The costs of a serious motorcycle crash can quickly add up to more than the coverage provided under an insurance policy. Furthermore, the insurer may look for ways to reduce your settlement or deny your claim altogether. Insurance also does not cover the non-economic damages PTSD often causes.
If you develop PTSD after sustaining injuries in a motorcycle accident, you may be able to file a legal claim to recover economic and non-economic damages. A Siegfried and Jensen motorcycle accident attorney can help determine whether you have a case.
Injury Threshold for Filing a Lawsuit for a Motorcycle Accident
This state imposes an injury threshold in personal injury lawsuits for traffic accidents. You can only file a legal claim if your injuries meet one of the following criteria:
- Bone fractures
- Dismemberment or permanent disfigurement
- Permanent disability or impairment
You can also file if your medical expenses are more than $3,000.
The Impact of Comparative Negligence on Your Claim
Utah’s comparative negligence law impacts your motorcycle accident claim, whether you file with the other party’s insurance company or the court. In this state, as in most others, more than one person may be at fault in a traffic collision. Even if you are partially at fault, you may still have a case. However, you lose your right to compensation if you are more than 50% responsible.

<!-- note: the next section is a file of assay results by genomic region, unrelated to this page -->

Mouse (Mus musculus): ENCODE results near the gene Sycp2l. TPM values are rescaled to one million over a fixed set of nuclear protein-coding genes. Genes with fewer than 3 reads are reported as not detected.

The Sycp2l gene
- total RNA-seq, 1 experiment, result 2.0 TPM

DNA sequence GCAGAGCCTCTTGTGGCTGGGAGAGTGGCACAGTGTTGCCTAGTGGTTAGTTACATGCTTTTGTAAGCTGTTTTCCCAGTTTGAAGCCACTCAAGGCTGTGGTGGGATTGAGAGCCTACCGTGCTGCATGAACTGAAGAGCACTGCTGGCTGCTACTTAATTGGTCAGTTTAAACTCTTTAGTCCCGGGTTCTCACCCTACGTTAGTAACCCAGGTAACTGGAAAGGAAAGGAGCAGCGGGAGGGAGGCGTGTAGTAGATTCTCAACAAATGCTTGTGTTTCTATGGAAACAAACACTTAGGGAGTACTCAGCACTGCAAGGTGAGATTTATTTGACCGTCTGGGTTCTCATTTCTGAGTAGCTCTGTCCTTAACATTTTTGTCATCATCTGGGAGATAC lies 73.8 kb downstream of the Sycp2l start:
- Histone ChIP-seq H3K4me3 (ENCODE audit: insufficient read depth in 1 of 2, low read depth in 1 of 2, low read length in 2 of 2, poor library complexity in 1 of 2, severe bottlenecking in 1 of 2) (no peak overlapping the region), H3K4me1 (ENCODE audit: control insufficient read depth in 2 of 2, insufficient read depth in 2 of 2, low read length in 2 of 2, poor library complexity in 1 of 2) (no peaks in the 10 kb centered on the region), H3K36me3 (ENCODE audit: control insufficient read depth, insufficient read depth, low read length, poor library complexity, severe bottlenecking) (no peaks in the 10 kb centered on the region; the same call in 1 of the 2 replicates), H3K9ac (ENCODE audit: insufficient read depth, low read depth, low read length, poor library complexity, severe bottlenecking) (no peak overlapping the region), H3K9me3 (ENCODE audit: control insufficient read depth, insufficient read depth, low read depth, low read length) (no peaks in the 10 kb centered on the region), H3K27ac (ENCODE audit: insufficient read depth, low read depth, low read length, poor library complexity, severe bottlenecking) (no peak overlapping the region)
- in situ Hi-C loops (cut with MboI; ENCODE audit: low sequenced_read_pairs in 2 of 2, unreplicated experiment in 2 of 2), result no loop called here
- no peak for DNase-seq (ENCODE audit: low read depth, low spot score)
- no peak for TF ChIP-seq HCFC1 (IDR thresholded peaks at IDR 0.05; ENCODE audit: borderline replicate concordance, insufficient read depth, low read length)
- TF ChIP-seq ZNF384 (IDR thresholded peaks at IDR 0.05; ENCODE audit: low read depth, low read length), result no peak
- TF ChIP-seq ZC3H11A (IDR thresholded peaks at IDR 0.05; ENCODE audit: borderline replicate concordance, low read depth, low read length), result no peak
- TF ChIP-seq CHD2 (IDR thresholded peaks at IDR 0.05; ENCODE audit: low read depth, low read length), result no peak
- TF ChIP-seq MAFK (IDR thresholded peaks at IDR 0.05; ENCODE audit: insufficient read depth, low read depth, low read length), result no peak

When calculating damages, your degree of fault matters. If you are 20% liable, your settlement is reduced by 20%. The other party’s insurance company or legal representative will attempt to pin a greater share of the blame on you to avoid paying damages. A Siegfried and Jensen lawyer can help you obtain a fair settlement.
The Deadline for Filing a Personal Injury Lawsuit
PTSD and other injuries may impact your life for years. Though you may be tempted to wait until you know the full extent of your losses, the legal clock is ticking. According to Utah law, you have a four-year window of time to file a personal injury lawsuit. If you miss that deadline, you may have no other recourse for pursuing compensation.
How Can Siegfried and Jensen Help?
Siegfried and Jensen’s attorneys understand the challenges you face after a motorcycle accident, especially if you experience PTSD. We assess your case for free to determine if it has legal merit. If you hire us, we will take care of the legal process. We handle the phone calls, paperwork, investigations and negotiations, so you can work on getting your health and life back. You also won’t pay anything unless we win your case. Get in touch today for your free case review.